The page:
- Posted by Sarah Schnurr
- On January 18, 2017
- 0 Comments
Professional development is a cornerstone of effective teaching. As an exercise in continuing education, it gives teachers access to the most up-to-date pedagogies and methods, educational technologies, and ongoing support to apply this learning in the classroom. It is not without its challenges, however. From classroom disruptions to funding and tracking costs, there are many factors that can impact the quality of a professional development program. Fluid and responsive, blended learning PD is able to redefine these roadblocks as inspiration for platform design.
Time & duration
Professional development requires time to plan, deliver, implement, and evaluate. Some districts allocate time during the regular school year for PD, holding in-service days, or providing substitutes for teachers attending conferences or workshops. Professional development represents a significant time commitment–especially considering that duration is one of the most critical components of a successful PD program.
Enter blended learning professional development. Online and computer-based programs are flexible, so teachers can devote as much time as is required by their administrators, or go above the minimum outside of school. These platforms allow teachers to take their PD into their own hands, choosing when and how long they spend on a learning objective.
Blended learning can also account for ability. A teacher who may only need to spend thirty minutes completing a task only has to spend thirty minutes, rather then sitting through a four-hour seminar after they’ve absorbed the information. Conversely, it allows teachers to revisit material, or spend more time on topics that interest them, and can act as a supplement to information learned in real-time.
Check out “Professional Learning Takes Time” from Education Week.
Accessibility to high-quality PD resources can be impacted by a district’s location and funding. A rural school may have a harder time finding a local engaging speaker or workshop leader. A low-income school district may not be able to fund tech training for their staff, or be able to afford the necessary classroom equipment for implementation.
These real-life, tangible learning opportunities are invaluable, but sometimes they’re simply inaccessible. Many teachers in these situations take advantage of virtual coaching, PLNs or other online resources to improve their teaching practice. Blended learning has innovated this online collaboration and accessibility, retooling these relationships to build comprehensive platforms that allow teachers and administrators to learn, share, and evaluate progress.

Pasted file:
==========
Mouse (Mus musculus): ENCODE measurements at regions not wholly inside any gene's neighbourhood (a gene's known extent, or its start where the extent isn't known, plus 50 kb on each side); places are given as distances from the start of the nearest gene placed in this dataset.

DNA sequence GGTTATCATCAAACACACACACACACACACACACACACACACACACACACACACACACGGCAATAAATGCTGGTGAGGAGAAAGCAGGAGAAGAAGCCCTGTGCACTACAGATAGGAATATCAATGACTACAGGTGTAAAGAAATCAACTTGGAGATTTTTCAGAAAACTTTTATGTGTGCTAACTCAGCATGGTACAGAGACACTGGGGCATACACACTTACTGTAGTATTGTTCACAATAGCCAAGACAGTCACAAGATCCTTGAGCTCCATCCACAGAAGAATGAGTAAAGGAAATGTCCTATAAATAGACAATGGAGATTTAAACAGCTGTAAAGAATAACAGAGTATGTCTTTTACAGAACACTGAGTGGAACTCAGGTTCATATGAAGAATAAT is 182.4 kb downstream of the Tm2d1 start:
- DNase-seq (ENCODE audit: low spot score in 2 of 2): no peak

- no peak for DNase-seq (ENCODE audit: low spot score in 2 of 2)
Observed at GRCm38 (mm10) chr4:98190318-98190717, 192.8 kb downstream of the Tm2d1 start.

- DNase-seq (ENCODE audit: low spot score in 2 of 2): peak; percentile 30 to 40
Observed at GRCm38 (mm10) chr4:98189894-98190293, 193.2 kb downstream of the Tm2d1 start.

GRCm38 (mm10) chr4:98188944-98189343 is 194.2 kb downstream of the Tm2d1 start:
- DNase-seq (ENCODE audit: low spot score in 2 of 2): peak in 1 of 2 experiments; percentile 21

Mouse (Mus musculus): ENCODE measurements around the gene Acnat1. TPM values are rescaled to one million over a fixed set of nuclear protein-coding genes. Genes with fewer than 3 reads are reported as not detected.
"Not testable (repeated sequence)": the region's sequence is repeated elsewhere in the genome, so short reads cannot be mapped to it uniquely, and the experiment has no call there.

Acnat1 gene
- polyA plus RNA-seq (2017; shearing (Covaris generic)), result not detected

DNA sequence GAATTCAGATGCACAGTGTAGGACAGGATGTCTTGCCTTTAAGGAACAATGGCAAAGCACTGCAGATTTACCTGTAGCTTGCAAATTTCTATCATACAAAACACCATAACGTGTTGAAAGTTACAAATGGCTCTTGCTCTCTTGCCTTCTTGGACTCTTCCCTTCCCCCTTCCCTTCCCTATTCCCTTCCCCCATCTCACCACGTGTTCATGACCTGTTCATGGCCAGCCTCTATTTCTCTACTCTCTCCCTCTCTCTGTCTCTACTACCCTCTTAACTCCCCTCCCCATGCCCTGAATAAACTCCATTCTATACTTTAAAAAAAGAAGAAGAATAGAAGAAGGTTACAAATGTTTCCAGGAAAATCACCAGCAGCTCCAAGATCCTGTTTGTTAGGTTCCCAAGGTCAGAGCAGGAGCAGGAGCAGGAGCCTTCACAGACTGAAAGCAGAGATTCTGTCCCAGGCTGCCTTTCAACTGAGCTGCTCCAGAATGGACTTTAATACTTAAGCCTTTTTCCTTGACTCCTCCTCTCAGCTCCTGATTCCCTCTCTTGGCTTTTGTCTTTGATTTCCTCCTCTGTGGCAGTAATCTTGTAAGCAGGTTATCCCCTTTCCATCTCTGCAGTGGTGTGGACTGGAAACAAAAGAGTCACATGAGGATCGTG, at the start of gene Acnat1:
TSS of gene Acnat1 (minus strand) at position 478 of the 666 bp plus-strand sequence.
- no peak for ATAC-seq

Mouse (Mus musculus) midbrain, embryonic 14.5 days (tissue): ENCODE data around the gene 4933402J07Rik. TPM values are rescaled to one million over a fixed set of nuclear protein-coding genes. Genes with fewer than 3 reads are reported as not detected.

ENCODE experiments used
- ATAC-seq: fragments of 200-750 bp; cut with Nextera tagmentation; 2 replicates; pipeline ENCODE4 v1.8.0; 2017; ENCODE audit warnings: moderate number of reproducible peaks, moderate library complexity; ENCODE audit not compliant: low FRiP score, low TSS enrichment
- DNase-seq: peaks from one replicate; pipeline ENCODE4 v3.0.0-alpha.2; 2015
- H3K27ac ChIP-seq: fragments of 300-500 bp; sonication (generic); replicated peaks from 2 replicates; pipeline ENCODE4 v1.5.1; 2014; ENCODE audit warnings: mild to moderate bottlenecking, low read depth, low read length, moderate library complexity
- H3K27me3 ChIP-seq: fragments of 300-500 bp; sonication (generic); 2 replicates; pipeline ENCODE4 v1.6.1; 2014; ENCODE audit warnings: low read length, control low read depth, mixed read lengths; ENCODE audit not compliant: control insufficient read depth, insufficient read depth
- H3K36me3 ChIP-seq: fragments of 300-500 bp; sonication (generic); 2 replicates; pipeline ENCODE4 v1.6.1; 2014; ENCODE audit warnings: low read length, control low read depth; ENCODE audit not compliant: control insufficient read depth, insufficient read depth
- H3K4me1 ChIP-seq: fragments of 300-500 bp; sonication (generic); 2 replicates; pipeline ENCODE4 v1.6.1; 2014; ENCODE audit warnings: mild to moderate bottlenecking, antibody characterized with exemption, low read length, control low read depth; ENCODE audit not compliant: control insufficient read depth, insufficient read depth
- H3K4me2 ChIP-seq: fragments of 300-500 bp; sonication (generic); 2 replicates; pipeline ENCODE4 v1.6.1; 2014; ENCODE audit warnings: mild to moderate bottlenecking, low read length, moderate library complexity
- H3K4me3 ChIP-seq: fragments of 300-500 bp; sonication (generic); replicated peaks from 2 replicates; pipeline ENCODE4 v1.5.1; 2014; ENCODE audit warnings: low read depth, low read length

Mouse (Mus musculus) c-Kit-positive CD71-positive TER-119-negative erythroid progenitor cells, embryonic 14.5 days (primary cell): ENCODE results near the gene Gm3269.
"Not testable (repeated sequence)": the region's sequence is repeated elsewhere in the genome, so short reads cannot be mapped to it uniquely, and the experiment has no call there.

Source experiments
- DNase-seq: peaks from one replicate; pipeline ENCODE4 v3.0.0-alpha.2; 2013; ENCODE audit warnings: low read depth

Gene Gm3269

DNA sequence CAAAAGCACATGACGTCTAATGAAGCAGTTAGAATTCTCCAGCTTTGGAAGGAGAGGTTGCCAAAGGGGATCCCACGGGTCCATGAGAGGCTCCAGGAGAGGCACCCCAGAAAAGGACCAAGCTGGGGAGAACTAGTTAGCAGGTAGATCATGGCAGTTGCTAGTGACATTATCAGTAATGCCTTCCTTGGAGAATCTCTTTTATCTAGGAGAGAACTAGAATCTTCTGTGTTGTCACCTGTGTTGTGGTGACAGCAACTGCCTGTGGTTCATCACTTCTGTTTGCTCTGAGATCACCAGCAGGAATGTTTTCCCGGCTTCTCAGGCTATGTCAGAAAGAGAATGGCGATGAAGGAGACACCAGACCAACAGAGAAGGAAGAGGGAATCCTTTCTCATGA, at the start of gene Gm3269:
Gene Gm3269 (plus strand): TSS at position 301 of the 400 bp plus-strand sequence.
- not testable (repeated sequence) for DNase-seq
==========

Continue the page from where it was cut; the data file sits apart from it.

Teachers are thinking deeply about their practice and their profession. They’re rewriting curricula, drafting new lesson plans, and sharing lessons online. Technology is expanding access to knowledge, innovation, instruction, and professional development in unprecedented ways. Technology is driving both greater equity and an increased focus on excellence. […] I believe that geographic location should not dictate results. In America, poverty is not destiny—and neither is geography.” –Arne Duncan, 2013
Imagine: Two hundred teachers attend an offsite, two-day workshop on effective classroom models. The following year, they take a course on social media and education. In the interim, administrators occasionally reinforce the learning by providing a link to a relevant article, or include the learning objective on teacher evaluations at the end of the year. Outside of that, the teachers may or may not engage in the material in their own time. In the end, how many of those educators were able to consistently implement what they learned in the classroom? How many of them were given the opportunity to demonstrate learning, or to ask the kinds of questions that inevitably arise when you delve further into uncharted territory?
Giving our imaginary district the benefit of the doubt, they did the best they could to expose their teachers to up-to-date research and tools. Or, maybe they simply book workshops to ‘check the PD box’ for the school year. Without evaluation, their intention is moot, because they’ll never know if the time and resources invested in these workshops was worthwhile for teachers or student achievement.
The ability to evaluate progress is of the most significant inherent improvements of blended-learning PD. Platforms like Chrome Warrior give teachers and administrators the tools to evaluate learning: a gamified, evidence based system; the ability to assign peer reviewers who can provide feedback; and a forum for discussion and collaboration on missions and sorties. Learning is tracked, validated and visual with badging, and accessible by colleagues and administrators. So rather than saying, “I attended a conference on social media and education,” teachers can point to concrete evidence of their engagement with the learning materials. So not only is blended learning ideal for administrators evaluating PD outcomes, but it builds a sort of “professional portfolio” for teachers as they learn.